All Those Victories, Yet Napoleon Best Remembered For The Loss
Four countries declared war - not on a country or a group of them, but on an individual! Britain, Austria, Prussia and Russia all declared war on one man: Napoleon Bonaparte. Little Napoleon must have been some kind of opponent. Watching this program, we discover he was! At the end, the program notes that Napoleon won more battles than Alexander The Great, Frederick The Great, Hannibal and Caesar - combined! However, what's he best remembered for? Losing at Waterloos, and that's what this episode centers on.
It was amazing to me the amount of detail in this report on something that happened almost 200 years ago. We get, basically, an hour-by-hour report of this famous battle which was held in June of 1815. We learn that on June 18th, 40,000 men and 10,000 horses were either killed or wounded. In Europe, no battle approached this for another hundred years when World War I broke out.
Some of the interesting facets in this detailed account of the famous battle include the different formations used by Napoleon and by his opponent, Wellington of Britain. We learned out how accurate (not very) the musket was, and how cannonballs skipped along the ground and then ripping into people.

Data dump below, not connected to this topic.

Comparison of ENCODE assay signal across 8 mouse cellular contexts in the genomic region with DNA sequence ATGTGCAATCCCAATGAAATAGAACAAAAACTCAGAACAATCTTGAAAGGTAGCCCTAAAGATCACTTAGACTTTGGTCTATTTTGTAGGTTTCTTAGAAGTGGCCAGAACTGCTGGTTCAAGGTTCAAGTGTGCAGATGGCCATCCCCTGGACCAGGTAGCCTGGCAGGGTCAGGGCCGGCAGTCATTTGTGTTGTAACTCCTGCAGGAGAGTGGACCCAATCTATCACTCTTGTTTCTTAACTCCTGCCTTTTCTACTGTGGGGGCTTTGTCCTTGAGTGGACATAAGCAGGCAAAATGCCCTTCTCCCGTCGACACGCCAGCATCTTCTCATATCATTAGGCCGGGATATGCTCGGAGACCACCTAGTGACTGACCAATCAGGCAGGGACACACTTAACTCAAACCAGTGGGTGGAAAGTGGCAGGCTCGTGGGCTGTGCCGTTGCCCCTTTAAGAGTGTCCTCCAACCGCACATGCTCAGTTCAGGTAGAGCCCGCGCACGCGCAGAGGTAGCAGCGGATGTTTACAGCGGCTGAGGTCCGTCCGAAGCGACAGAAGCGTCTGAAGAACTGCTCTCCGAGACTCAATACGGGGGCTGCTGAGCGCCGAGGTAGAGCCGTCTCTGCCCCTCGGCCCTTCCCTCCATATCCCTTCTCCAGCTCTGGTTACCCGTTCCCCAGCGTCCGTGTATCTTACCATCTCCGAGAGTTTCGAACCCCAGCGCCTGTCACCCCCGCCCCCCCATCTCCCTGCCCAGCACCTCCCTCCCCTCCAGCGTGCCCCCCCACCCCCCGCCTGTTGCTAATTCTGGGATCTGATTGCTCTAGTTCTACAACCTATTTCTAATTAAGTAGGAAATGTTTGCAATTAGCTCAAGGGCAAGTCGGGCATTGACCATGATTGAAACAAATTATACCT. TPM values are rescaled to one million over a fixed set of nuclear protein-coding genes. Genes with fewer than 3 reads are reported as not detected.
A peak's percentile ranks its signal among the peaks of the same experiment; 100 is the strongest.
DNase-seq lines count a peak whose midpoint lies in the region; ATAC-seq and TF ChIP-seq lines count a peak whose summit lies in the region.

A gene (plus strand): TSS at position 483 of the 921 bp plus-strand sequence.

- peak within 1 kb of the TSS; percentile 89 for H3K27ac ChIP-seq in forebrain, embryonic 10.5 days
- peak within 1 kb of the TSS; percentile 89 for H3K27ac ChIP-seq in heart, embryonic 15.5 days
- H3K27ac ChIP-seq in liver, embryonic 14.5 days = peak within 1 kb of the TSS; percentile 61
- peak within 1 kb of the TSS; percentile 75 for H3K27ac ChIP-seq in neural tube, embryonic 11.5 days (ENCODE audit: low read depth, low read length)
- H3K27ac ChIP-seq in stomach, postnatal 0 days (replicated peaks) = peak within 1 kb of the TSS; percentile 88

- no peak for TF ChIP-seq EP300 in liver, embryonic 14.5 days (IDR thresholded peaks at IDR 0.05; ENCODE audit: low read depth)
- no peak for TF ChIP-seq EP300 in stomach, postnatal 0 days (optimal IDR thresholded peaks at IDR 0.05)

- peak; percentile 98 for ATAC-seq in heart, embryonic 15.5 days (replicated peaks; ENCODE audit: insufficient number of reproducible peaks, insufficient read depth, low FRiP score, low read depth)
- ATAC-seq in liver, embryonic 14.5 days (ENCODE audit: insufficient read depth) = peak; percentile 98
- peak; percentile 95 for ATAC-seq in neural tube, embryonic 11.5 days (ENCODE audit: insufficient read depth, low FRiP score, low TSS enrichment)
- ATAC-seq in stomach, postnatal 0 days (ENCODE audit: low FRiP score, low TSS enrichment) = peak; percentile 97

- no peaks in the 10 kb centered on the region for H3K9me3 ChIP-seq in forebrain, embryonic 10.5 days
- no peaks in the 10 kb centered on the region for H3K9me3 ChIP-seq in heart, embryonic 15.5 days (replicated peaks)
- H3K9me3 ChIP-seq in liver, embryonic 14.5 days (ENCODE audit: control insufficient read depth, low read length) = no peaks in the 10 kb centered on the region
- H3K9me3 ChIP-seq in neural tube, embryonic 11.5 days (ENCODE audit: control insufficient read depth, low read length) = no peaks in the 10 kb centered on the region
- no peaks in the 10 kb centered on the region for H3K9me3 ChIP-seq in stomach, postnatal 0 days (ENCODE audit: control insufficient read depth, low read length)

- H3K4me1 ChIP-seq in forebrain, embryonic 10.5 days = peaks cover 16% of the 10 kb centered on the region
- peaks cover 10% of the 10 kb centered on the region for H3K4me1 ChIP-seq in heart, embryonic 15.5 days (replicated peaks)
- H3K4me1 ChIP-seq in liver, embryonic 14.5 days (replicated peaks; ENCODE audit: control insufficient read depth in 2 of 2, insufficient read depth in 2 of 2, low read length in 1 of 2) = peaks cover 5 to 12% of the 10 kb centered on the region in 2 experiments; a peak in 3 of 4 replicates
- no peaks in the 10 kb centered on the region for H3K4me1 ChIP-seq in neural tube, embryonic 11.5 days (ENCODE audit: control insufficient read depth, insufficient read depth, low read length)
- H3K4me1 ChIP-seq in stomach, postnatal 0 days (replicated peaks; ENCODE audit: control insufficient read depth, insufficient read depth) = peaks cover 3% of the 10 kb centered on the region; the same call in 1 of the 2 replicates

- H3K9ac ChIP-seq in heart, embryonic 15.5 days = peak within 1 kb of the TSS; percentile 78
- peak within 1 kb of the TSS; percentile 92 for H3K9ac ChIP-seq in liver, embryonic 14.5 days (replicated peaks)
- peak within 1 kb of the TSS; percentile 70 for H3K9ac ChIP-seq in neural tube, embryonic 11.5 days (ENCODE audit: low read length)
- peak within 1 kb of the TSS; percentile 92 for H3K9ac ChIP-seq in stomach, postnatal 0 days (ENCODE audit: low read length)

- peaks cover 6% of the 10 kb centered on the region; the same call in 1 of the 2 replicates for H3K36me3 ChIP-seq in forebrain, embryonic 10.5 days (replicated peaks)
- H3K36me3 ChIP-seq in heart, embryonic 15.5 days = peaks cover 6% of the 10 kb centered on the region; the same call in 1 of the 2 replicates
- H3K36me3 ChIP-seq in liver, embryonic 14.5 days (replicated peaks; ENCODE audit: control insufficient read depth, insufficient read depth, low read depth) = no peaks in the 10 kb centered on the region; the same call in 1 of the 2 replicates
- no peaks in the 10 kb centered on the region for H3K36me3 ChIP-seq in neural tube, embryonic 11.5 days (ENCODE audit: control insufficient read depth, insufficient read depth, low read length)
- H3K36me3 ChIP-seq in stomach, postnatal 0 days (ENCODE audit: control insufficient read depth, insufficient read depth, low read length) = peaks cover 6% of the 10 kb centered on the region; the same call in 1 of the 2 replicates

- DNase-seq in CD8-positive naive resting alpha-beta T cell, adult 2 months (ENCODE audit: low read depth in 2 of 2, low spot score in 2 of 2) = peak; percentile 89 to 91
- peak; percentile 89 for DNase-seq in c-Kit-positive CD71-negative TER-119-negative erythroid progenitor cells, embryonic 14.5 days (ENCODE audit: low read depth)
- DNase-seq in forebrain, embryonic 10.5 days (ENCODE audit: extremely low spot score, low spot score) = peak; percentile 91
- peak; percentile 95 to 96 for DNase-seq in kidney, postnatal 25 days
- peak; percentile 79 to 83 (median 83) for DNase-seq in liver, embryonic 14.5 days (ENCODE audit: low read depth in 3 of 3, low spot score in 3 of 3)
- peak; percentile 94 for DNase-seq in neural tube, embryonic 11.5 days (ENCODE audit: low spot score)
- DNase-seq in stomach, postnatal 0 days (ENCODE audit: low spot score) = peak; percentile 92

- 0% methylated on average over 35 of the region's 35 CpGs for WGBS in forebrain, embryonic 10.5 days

We learn about Napoleon's poor health and how that may have affected the outcome. Feeling ill with stomach and hemorrhoid problems, and not getting any sleep, the Frenchman would have been better off waiting to attack but he wasn't thinking straight, and that got his army off to bad start.
There is a ton of information on the individual battles of this day and the TV program helps to bring it to live via live actors and computer animation. You can learn a lot watching this hour-long show.
0 of 0 people found this review helpful.
Was this review helpful to you?